Where possible, the calling procedures have been designed with ease of use in mind. Functions requiring a single byte except that byte in the processor's A-register. Where two bytes are needed the A-register and the X-register are both used. Only when a count is needed Is the Y-register used. Registers are preserved only as indicated in the detailed descriptions below. The conventional uses of the registers are as follows:

A-regIster: complete operand or low byte if an address is passed.
X-register: upper byte If an address is passed
Y-register: count (0 implies 256).


2. Memory Requlrements
Use of the speech module impacts the programmer's planning of memory utilization in several ways:

· RAM locations $0000 thru $C3FF are used for the linkage code and must NOT be modified by the application program.

· The following zero page locations are used during the voIce synthesis process (including NMI processing after speech is initiated).

$9B
$9C
$A7
$A8
$BD
$BE
$FB
$FC
$FD
· The NMI vector needed for voice synthesis is planted in locations $0318 and $0319 at the start of the synthesis operation. The original vector is relocated to locations $0338 and $0339. This original value Is restored when synthesis is complete.

3. Assembly Routines

SRESET - Reset The Speech System/Stop Talking

ENTRY: $COO3
ENTRY CONDITIONS: NONE

RETURNED INFORMATION: Accumulator is destroyed.

This command resets the synthesizer hardware. It should be included in applications programs for initialization purposes and may be used to stop speech output in mid-utterance.

SPSTAT - Get Status Of Speech Module

ENTRY: $C006
ENTRY CONDITIONS: NONE

RETURNED INFORMATION: ACC=0 if ready/- 1 if busy talking.
The N and Z bits of the processor status word are set accordingly. This command may be used to determine whether the speech module has completed previous "sayit" requests and whether a new "sayit" request can be handled immediately.

SAYIT - Say A Word

ENTRY: $C009
ENTRY CONDITIONS: X-reg = most significant portion of the word number. A-reg = least significant portion.

RETURNED INFORMATION: All registers destroyed.

This command initiates the synthesis of a word or phrase. Control is returned to the calling program almost immediately if the module is not already talking. If the module is talking, then control will not be returned until the current request can be initiated. Words number 0 through 255 are words which are in the speech module. Words number 256 through 4095 are interpreted as located in the user's program space.

CAUTION: Special care should be taken to ensure that no other process in the system that generates NMI's is active when the calls to the speech synthesizer are made. This includes the RS-232 channel and the serial bus devices. The RS-232 channel is the only channel which must actually be CLOSED. The serial bus channels may be open and may be left opened, but must not actively transmit data. It is recommended that programs which wish to perform series use I/O check, via SPSTAT to ensure that speech output is complete before initiating the operations.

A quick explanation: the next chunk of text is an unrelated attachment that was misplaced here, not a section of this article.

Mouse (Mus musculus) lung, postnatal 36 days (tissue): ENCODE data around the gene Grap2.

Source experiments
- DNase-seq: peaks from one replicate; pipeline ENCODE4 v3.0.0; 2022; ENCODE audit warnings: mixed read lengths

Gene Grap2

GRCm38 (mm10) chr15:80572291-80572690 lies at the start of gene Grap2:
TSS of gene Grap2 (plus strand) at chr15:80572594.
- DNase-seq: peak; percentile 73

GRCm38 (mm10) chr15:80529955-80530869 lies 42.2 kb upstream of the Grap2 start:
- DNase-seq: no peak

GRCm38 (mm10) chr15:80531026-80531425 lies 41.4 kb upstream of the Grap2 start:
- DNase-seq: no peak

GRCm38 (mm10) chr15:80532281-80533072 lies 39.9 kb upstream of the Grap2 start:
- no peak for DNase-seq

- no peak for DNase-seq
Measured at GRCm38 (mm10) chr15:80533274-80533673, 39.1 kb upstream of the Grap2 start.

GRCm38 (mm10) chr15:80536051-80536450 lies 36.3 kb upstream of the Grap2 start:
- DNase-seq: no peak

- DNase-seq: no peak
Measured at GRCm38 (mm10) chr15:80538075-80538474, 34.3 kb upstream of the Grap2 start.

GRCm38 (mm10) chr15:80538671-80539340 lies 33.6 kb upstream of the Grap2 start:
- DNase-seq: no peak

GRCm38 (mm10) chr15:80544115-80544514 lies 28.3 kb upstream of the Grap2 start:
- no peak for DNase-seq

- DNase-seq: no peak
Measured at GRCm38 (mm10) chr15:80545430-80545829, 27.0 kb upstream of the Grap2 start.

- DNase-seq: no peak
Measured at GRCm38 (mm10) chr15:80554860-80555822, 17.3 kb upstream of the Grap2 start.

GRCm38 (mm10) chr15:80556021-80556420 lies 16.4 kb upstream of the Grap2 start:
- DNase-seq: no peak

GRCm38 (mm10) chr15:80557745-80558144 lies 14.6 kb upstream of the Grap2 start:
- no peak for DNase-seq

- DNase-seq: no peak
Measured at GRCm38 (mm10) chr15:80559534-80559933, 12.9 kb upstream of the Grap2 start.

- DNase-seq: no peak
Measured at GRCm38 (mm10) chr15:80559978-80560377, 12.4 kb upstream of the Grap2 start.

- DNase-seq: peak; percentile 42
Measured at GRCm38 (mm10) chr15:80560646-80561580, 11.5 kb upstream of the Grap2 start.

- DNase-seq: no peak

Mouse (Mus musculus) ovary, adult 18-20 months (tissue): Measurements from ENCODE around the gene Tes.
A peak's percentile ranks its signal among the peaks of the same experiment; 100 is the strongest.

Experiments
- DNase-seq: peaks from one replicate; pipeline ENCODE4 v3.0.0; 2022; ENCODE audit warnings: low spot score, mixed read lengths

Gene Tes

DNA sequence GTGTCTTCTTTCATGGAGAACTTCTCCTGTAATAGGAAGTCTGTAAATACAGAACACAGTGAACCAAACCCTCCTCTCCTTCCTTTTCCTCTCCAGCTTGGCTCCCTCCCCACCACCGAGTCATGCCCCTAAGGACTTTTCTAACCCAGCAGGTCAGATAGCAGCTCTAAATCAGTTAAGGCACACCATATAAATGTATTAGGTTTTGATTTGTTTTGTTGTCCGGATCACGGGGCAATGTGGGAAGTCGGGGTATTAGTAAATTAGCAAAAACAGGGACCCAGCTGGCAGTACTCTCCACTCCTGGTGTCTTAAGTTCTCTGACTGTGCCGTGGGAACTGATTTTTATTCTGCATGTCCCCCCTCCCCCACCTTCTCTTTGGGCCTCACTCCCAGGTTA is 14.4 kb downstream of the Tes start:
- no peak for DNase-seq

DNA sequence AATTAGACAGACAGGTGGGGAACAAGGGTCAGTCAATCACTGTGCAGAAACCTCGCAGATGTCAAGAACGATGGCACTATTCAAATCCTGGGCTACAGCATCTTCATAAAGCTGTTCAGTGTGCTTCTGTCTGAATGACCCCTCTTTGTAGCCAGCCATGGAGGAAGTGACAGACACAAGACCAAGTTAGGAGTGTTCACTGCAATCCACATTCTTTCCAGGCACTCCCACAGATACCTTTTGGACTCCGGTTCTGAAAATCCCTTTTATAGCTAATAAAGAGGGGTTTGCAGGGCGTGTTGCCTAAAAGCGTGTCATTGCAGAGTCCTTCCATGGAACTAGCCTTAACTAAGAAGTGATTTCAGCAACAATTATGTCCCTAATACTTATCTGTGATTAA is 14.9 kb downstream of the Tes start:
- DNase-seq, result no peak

SAYRAM - Say a Word From RAM

ENTRY: $C00C

ENTRY CONDITIONS: X-reg = most significant portion of the word number. A-reg = least significant portion.

RETURNED INFORMATION: All registers destroyed.
This command Is similar to the "SAYIT" except that the structure permitting access through the memory mapping system is bypassed. This entry point is intended to permit generation of speech from RAM based speech data. This may also be useful if RAM versions of words are modified under program control.

Speech is generated as in the SAYIT command above. Utterances 0...255 are taken from the on-board vocabulary and utterances 256...4095 are taken from memory as established by the SETTAB routine. No mapping Is performed. Speech data is taken directly from the program's address space.

NOTE: See caution under SAYIT above.

SPEED - Set Speaking Speed Of Synthesiser

ENTRY: $C00F

ENTRY CONDITIONS: A-reg = desired speed code from 1 ...10.

RETURNED IN FORMATION: No register affected.

The SPEED capability is used to speed up or slow down the speaking rate of the synthesizer. The range of speed variations Is from .65X decrease In the speed (speed code = 10) to a 1 .4X increase (speed code 1) Normal speed is speed code 4.


SETTAB - Set Utterance Look Up Table Address
ENTRY: $CO12

ENTRY CONDITIONS: A-reg = lower byte of address. X-reg = upper byte of address.

RETURNED INFORMATION: None.

The SETTAB function is used to tell the speech module the starting memory address of user supplied speech data. It is identical to the BASIC VOC command. This command MUST be employed prior to any attempts to generate speech with utterance numbers greater than 255.

SIGNAL - Enable Vectoring To Completion Code

ENTRY: $C015

ENTRY CONDITIONS: JMP instruction to completion code handling routine MUST be planted In memory locations $C018-$C01A

RETURNED INFORMATION: None.

This function is for support of advanced applications which implement asynchronous event driven programming techniques. The effect of the SIGNAL call is to increment a counting semaphore maintained by the talking process. This semaphore is waited on by the speech completion, which when signalled, will Jump to the completion code vector address ($C018). Users should plant a JMP instruction in the three bytes of memory starting at this address. ONLY $CO18-$C01A SHOULD BE CHANGED.